Frank Langella, All in One Lifetime: From Shakespeare, 21, to Lear, 85

By Harry Haun
18 Jan 2014

Langella in A Cry of Players
Photo by Joseph Marzullo/WENN

But they persisted, and he finally agreed to have a go at that Everest of roles which all actors worth their salt and sawdust feel compelled to climb while they still have the strength to carry their lifeless but often lead-like Cordelias on stage. "I'm still too young for Lear," he pointed out. "Lear is 85. He says he's 'fourscore and upwards' so he's probably about 84 or 85, and I'm eight or nine years younger than him." The fact that he doesn't carry his Cordelia is based entirely on artistic grounds: "I drag her. I didn't want to carry her on in the traditional way. I'm trying, if I can, to break some of the clichés."

The notoriously difficult-to-please English critics threw caution to the wind and hats in the air last fall praising Langella's performance, which they said was full of old-school barnstorming. For someone who loves language and relishes words, it was a feast.

Six-foot-four of crumbling regal-bearing, which he wore in his Tony-winning/Oscar-nominated role of Richard Nixon in Frost/Nixon, works well for Lear, too.

"I actually think that Nixon has been a good primer for this. I didn't think about it before, but, if I look back at the roles I've played — even as a young man — I was always attracted to epic, tragic characters. Always. I'm not a regular guy. I never have been. Ever since I was young, I was always attracted in movies to Cagney on the top of the building saying 'Top of the world, Ma' or Robinson dying in the gutter saying, 'Is this the end of Rico?' Those characters always thrilled me. They're the ones I wanted to be."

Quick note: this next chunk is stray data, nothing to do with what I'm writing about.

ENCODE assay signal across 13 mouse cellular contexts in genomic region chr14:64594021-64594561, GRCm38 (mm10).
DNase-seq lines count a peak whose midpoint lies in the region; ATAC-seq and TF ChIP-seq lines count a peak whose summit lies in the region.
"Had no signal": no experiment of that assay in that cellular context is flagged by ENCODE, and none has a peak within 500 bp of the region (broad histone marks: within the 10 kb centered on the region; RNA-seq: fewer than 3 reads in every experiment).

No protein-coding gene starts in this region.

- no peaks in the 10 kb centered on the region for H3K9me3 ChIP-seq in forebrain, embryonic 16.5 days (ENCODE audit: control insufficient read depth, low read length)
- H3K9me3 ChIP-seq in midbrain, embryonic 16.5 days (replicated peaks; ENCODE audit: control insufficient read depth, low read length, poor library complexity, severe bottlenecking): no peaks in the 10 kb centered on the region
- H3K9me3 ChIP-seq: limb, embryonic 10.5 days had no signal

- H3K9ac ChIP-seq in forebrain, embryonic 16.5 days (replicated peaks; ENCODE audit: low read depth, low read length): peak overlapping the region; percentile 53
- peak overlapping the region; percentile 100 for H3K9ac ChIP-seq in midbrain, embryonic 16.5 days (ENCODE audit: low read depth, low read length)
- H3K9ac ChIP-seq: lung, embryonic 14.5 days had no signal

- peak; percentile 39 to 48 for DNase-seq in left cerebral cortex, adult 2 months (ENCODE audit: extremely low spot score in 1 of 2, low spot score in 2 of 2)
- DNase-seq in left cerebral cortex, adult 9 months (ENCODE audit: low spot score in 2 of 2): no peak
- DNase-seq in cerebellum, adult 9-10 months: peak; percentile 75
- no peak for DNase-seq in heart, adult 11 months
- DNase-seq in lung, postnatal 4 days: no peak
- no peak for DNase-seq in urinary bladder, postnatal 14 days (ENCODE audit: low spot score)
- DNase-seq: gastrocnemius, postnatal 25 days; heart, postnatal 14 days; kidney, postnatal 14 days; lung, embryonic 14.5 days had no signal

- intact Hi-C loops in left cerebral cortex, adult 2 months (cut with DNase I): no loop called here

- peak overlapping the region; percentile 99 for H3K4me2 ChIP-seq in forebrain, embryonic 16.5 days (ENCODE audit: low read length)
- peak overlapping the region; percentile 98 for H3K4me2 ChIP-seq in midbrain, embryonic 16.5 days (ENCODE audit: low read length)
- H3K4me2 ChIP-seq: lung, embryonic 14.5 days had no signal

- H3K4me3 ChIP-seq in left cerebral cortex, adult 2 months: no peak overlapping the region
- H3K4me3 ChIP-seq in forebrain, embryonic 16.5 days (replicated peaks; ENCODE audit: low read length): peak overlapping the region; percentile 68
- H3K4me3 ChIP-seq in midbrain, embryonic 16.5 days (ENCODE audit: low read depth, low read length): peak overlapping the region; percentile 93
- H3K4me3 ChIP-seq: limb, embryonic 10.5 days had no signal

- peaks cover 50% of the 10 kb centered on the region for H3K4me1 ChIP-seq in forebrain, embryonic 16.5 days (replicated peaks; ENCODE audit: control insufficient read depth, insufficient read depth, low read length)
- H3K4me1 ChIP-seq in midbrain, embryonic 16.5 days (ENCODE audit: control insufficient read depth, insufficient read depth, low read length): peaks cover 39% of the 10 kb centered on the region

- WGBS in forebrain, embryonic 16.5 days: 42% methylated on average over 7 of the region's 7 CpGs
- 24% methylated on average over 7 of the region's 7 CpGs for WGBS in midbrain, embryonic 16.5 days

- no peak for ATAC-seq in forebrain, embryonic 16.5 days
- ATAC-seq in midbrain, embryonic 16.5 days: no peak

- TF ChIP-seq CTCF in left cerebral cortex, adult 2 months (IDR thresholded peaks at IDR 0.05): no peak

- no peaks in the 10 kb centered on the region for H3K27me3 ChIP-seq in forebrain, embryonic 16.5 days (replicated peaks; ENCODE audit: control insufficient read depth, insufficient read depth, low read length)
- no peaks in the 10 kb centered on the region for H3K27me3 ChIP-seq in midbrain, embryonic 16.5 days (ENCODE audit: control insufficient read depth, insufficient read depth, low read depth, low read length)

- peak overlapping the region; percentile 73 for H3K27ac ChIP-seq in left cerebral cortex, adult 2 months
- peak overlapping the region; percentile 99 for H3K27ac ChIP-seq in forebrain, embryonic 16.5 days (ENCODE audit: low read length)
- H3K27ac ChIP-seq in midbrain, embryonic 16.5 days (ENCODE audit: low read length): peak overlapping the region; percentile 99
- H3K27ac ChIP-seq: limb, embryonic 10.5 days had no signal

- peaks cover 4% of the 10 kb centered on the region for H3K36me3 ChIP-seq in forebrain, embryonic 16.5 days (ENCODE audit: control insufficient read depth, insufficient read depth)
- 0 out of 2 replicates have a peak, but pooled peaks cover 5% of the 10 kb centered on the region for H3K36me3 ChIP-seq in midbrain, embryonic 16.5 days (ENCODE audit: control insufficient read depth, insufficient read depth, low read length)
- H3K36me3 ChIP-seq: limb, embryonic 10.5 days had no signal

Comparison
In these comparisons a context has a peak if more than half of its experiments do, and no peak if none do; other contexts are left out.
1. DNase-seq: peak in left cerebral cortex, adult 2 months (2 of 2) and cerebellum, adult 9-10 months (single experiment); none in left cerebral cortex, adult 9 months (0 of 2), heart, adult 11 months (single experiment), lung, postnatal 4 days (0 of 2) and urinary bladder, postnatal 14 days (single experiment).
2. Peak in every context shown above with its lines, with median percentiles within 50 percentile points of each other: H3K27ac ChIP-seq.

Langella takes great pride and care in trying to sum up his characterizations into a single look, which then becomes poster art for his plays. His troubled Sir Thomas More, which was used to promote his 2008 revival of A Man For All Seasons, echoed an expression he found of Jimmy Carter in a photography book. His Lear, looking blackly into the abyss, followed 50 or 60 full body shots of him in the mud or him strolling in a vast open forest.

"I didn't like any of them," he admitted. "I thought they were pretentious — not real, not commercial, somehow not emotionally right — so I said, 'Just pick up the camera, and I'm just going to sit there and think of nothing and go into a very dark place.' The guy took it. It went click, and he turned it around and said, 'That's it.' We all did — five of us in the room — everybody went, 'That's it!'"